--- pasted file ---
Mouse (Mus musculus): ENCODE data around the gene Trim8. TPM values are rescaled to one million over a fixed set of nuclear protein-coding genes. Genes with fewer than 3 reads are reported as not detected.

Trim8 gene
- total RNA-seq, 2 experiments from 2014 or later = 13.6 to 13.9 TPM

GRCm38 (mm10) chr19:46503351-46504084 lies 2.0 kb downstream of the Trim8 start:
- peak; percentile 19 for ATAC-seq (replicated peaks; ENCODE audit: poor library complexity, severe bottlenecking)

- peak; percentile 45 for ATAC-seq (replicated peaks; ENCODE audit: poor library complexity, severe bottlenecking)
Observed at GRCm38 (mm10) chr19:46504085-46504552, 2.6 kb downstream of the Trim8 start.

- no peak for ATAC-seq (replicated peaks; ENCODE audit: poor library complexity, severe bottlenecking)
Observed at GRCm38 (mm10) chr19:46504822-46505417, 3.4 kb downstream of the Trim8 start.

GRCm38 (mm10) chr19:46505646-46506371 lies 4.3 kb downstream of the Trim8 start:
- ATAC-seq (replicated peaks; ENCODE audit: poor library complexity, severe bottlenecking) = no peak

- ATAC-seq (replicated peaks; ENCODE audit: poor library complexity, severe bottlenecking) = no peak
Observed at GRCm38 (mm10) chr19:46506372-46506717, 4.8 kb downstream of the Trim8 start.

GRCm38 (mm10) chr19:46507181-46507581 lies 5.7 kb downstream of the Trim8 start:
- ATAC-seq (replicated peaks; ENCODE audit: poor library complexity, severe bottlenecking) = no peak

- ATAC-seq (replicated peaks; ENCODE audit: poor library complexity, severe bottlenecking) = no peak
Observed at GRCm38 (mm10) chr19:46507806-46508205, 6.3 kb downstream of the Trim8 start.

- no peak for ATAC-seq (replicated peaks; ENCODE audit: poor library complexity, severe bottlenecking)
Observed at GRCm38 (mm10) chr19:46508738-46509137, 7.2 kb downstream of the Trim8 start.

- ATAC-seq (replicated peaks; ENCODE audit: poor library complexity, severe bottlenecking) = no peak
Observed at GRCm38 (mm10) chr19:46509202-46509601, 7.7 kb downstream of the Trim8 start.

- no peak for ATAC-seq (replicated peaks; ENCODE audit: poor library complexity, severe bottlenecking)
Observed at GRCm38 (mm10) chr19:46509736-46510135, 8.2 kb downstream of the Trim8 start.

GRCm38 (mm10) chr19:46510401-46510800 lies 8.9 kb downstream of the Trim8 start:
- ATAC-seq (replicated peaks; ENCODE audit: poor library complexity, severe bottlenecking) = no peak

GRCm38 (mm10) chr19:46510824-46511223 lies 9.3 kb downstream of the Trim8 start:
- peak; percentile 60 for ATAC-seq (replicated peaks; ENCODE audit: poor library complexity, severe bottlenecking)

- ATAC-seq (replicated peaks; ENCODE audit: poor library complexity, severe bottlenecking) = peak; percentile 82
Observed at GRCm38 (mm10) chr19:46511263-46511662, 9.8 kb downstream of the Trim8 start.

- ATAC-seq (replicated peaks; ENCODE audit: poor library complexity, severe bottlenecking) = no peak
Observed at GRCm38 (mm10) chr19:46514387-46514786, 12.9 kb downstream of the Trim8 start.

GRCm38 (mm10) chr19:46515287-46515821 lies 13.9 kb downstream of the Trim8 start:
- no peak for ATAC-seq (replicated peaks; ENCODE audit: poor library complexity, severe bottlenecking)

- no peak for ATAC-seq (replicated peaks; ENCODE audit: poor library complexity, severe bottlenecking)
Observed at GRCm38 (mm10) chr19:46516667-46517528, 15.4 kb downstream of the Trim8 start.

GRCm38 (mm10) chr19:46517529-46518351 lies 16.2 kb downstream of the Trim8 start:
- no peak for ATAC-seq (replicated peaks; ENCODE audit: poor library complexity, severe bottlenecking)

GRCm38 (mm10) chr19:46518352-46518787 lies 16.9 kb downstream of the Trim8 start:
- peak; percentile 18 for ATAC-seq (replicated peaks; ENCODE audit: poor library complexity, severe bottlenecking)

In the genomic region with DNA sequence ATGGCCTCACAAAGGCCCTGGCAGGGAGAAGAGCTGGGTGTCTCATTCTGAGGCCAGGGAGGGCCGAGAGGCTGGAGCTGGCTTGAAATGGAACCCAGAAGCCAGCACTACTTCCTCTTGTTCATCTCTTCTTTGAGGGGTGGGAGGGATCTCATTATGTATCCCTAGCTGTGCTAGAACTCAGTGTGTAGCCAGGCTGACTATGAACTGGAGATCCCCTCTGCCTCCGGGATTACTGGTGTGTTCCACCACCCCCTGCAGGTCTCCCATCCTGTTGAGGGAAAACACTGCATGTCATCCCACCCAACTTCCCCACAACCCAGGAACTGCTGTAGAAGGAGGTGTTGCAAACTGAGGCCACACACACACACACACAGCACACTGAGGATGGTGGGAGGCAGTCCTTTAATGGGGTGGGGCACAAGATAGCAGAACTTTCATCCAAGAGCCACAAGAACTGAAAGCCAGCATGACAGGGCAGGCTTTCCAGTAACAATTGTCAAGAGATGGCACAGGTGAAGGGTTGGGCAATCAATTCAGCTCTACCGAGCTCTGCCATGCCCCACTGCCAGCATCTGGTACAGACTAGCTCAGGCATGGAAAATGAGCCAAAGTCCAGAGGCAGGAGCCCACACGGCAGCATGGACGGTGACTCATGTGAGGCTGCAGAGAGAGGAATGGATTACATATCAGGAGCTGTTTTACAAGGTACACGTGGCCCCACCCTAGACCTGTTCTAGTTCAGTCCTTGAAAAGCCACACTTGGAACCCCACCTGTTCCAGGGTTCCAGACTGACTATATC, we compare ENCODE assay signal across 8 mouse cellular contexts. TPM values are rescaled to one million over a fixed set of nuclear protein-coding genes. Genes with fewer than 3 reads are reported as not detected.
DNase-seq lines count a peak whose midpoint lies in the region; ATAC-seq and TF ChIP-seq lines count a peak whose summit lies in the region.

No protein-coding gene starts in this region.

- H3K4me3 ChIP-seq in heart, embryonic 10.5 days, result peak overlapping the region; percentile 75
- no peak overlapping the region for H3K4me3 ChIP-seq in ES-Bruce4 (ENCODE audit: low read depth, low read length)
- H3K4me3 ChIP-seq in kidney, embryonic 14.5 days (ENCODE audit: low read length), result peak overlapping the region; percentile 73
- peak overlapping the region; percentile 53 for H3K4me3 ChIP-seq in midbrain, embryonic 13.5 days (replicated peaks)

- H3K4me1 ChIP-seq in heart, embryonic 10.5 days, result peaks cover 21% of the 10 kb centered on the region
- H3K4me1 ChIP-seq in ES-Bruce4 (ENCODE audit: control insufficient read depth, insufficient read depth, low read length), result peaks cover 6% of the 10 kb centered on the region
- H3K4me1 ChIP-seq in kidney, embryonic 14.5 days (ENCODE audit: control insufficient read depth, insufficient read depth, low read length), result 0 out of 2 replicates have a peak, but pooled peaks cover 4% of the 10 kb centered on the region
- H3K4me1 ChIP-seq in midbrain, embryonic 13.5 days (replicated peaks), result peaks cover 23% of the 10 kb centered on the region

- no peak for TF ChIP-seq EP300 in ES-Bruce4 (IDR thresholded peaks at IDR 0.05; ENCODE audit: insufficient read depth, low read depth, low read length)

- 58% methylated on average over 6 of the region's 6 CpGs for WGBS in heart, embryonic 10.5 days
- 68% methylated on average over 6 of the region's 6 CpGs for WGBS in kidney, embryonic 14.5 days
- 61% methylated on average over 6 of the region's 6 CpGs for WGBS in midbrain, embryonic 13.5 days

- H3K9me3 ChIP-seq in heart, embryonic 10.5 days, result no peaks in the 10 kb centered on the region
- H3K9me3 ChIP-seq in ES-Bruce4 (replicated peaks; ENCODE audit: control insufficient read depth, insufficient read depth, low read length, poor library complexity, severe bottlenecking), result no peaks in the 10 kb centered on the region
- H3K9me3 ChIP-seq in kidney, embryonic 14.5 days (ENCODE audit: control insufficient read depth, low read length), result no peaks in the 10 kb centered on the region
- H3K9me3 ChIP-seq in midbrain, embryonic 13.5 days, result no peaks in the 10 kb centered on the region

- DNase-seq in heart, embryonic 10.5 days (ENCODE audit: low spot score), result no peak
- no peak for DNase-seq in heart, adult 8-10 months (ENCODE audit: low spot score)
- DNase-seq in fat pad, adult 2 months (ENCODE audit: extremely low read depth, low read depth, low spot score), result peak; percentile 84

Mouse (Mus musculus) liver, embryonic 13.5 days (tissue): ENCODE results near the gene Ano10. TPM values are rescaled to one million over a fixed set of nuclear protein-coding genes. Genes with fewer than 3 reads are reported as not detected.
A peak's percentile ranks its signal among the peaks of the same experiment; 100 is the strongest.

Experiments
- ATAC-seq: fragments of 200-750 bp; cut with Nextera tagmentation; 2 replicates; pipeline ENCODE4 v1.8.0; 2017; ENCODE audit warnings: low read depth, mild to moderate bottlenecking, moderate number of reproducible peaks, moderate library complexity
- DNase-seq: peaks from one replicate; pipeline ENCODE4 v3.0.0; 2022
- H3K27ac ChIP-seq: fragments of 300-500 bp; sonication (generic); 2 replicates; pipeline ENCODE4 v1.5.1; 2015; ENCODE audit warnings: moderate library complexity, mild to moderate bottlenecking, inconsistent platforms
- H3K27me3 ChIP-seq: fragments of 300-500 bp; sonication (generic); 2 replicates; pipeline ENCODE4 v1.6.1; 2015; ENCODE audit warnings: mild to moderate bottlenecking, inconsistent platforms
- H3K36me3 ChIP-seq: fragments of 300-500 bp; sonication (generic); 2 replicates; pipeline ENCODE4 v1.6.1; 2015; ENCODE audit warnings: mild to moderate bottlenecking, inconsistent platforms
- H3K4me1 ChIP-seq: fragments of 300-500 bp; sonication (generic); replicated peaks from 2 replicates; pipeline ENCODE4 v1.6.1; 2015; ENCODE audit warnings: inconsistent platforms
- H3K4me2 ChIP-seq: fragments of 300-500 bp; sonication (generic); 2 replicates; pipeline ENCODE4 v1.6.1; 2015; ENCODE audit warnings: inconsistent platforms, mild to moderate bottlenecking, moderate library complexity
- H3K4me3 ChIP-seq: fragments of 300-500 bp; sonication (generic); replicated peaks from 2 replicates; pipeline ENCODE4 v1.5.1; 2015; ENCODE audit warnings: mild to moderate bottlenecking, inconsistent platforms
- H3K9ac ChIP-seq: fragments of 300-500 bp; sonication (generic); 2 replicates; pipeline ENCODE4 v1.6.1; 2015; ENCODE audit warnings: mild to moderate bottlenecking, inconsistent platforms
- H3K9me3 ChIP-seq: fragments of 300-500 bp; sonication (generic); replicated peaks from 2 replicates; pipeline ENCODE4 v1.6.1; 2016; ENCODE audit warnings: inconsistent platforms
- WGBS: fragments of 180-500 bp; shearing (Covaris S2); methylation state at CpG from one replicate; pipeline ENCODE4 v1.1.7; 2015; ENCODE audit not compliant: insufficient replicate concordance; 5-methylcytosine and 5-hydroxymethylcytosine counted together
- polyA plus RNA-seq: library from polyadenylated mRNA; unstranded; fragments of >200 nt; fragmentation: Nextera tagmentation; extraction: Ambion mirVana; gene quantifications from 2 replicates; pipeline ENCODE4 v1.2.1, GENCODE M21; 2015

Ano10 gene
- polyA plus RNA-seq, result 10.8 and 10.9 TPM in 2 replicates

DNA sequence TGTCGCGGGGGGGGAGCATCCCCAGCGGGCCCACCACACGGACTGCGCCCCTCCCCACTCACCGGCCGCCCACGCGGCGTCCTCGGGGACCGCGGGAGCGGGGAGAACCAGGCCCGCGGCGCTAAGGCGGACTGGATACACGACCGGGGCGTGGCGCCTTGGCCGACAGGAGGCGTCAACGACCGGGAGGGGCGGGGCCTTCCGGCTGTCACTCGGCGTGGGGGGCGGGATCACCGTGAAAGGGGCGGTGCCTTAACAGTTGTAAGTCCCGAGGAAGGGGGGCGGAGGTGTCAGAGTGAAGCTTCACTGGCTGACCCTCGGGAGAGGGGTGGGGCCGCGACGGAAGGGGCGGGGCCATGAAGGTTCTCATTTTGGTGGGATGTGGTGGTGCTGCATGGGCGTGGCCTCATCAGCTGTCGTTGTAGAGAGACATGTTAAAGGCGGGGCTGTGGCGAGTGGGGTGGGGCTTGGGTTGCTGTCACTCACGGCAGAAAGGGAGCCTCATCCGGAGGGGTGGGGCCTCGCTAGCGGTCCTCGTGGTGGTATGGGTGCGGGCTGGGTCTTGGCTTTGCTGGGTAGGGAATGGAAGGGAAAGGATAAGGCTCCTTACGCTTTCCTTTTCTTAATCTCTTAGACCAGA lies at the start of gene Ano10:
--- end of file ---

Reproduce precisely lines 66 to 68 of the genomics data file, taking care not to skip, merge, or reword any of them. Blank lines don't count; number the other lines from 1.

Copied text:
- DNase-seq: peaks from one replicate; pipeline ENCODE4 v3.0.0; 2022
- H3K27ac ChIP-seq: fragments of 300-500 bp; sonication (generic); 2 replicates; pipeline ENCODE4 v1.5.1; 2015; ENCODE audit warnings: moderate library complexity, mild to moderate bottlenecking, inconsistent platforms
- H3K27me3 ChIP-seq: fragments of 300-500 bp; sonication (generic); 2 replicates; pipeline ENCODE4 v1.6.1; 2015; ENCODE audit warnings: mild to moderate bottlenecking, inconsistent platforms